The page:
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Spanish has 3 types of verbs, ar, er, and ir. French has 3 types: er, ir, and re. It looks like French shifted the verb to the right phonetically (if Spanish had a 4th re category, and I mean the vowels a e i o u). I don't speak French but I do speak Spanish occasionally at home. Latin had ar-like verbs too. So, why doesn't French?

  • French has 4 infinitive suffixes, not 3 (-er, -oir, -re and -ir). They correspond to the Latin, -āre, -ēre, -ěre and -īre suffixes. Spanish's -ar verbs correspond to fr. -er and la. -āre, -ir verbs to fr. -ir and la. -īre, but it merged both types of -ere suffixes into one: -er (that corresponds to french's -oir and -re verbs both, for example beber/boire or moler/moudre) – Eau qui dort Apr 30 at 11:27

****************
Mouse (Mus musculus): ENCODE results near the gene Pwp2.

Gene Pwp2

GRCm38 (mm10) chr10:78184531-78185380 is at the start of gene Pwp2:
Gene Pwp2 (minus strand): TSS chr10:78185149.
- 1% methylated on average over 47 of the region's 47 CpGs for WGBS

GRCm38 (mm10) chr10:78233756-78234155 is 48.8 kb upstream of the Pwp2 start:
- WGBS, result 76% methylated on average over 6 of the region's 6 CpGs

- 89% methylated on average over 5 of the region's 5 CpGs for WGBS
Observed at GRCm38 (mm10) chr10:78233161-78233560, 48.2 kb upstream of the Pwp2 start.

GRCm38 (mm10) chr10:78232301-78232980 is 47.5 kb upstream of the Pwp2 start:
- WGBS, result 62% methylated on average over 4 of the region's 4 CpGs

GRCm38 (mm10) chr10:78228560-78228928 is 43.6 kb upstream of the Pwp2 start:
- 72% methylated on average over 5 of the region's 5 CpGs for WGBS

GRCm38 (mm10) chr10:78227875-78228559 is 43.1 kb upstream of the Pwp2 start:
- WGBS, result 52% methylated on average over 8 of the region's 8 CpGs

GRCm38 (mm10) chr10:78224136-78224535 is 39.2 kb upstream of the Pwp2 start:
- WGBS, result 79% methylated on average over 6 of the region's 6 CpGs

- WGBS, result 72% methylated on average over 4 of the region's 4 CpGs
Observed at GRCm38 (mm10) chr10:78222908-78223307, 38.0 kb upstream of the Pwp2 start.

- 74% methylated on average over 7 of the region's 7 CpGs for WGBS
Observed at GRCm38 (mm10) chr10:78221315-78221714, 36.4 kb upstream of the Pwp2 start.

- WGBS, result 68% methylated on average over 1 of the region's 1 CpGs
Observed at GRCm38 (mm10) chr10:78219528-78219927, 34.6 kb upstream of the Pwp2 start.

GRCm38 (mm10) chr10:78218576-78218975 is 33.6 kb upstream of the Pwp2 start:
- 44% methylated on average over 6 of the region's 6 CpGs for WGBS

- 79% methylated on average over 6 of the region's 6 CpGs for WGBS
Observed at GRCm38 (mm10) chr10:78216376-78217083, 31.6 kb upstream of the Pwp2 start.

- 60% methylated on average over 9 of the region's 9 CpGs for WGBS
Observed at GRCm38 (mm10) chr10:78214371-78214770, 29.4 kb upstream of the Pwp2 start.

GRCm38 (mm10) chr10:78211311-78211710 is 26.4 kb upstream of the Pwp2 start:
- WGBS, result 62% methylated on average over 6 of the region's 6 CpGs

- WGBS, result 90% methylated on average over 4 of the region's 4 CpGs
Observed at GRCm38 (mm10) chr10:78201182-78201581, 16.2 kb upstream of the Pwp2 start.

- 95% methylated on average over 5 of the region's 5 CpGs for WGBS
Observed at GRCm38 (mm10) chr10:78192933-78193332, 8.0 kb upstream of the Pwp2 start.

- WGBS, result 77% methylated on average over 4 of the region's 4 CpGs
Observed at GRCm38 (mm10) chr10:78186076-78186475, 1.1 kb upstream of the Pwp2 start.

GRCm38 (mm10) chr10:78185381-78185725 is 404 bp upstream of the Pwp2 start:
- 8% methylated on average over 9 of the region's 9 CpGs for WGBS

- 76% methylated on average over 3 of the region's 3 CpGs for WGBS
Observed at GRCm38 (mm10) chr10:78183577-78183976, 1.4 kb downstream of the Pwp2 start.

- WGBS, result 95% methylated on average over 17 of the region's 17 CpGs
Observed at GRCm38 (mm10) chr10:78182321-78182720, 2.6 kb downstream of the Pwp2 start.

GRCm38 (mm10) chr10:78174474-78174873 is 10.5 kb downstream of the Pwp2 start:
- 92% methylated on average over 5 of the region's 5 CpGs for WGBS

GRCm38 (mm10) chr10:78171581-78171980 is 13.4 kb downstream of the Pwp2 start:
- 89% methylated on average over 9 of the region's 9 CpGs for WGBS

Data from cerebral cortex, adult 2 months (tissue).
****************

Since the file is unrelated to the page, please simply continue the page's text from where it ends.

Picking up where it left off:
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French shifted the Latin vowel a to e in this context. This isn't a change that occurred only in verbs, but in all kinds of words: for example, the adjective cher comes from Latin carus, and the noun mer comes from Latin mare.

The general sound change is that Latin a in a stressed open syllable (basically, a followed by a single consonant and then an unstressed vowel) became French e (sometimes spelled ai). So the Latin infinitive ending -are became the French infinitive ending -er, and the Latin participle ending -ata became the French participle ending -ée, the Latin second person plural ending -atis became the French second person plural ending -ez, and so on.

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